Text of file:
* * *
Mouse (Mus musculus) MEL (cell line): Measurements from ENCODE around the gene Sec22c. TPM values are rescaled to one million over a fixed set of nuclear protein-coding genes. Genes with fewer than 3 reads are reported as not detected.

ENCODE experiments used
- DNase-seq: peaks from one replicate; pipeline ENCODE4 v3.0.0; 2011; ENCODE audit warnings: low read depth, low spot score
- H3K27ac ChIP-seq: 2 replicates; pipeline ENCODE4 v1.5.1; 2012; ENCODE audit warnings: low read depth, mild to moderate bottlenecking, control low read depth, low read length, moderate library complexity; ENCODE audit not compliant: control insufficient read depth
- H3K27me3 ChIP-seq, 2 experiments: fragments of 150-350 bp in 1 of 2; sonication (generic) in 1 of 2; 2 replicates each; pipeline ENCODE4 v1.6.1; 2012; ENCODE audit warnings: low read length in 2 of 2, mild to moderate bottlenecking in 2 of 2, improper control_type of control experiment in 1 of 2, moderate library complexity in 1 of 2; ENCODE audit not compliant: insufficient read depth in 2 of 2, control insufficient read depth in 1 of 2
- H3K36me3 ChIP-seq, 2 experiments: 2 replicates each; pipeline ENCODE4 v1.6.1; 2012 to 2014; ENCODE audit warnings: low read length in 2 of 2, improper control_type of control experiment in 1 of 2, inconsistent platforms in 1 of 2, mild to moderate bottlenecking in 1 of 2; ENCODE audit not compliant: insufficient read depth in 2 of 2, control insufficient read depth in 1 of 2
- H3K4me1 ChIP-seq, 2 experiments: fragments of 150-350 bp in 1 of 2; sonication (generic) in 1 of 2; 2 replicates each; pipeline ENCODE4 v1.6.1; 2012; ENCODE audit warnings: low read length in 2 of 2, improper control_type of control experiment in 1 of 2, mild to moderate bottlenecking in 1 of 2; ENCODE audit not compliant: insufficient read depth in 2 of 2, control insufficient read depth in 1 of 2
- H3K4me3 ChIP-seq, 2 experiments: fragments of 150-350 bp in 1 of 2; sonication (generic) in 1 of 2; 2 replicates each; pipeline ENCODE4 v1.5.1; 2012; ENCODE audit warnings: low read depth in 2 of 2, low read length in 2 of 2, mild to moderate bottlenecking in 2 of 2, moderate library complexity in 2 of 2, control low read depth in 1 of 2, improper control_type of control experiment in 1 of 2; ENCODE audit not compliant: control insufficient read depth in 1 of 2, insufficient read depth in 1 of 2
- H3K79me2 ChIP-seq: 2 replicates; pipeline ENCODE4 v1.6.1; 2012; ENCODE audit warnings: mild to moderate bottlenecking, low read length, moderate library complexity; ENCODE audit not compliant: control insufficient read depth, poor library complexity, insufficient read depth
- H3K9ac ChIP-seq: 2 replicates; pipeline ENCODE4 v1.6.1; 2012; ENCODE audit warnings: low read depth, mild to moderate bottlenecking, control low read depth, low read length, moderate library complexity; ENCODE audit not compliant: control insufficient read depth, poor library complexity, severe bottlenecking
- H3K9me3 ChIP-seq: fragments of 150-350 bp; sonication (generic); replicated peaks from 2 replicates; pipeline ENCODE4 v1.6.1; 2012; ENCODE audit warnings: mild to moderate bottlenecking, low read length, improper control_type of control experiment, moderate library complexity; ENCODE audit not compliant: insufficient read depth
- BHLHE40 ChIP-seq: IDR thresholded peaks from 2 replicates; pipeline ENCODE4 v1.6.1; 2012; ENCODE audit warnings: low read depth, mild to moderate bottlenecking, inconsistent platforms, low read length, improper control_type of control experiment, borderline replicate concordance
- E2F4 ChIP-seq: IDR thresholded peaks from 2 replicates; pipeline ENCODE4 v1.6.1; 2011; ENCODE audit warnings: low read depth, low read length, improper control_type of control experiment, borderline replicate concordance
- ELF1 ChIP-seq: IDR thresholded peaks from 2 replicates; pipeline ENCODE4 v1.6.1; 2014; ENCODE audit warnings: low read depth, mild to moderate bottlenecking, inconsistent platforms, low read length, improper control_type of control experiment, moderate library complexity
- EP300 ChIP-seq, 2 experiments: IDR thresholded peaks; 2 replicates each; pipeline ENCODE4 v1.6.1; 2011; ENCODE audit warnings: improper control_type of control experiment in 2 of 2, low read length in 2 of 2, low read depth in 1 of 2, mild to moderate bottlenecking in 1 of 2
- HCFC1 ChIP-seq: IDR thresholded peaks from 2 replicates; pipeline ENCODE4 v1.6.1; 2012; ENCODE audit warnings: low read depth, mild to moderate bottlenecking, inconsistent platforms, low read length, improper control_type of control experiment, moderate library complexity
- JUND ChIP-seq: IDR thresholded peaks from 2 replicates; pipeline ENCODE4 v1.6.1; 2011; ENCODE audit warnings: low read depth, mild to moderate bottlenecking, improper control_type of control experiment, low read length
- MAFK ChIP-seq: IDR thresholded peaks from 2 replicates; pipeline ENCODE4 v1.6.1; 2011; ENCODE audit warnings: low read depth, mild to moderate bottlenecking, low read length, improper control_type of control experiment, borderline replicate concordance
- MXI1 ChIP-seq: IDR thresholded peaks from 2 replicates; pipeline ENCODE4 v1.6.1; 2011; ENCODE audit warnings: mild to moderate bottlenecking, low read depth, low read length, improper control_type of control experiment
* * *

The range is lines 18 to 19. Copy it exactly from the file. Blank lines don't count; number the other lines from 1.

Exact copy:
- MAFK ChIP-seq: IDR thresholded peaks from 2 replicates; pipeline ENCODE4 v1.6.1; 2011; ENCODE audit warnings: low read depth, mild to moderate bottlenecking, low read length, improper control_type of control experiment, borderline replicate concordance
- MXI1 ChIP-seq: IDR thresholded peaks from 2 replicates; pipeline ENCODE4 v1.6.1; 2011; ENCODE audit warnings: mild to moderate bottlenecking, low read depth, low read length, improper control_type of control experiment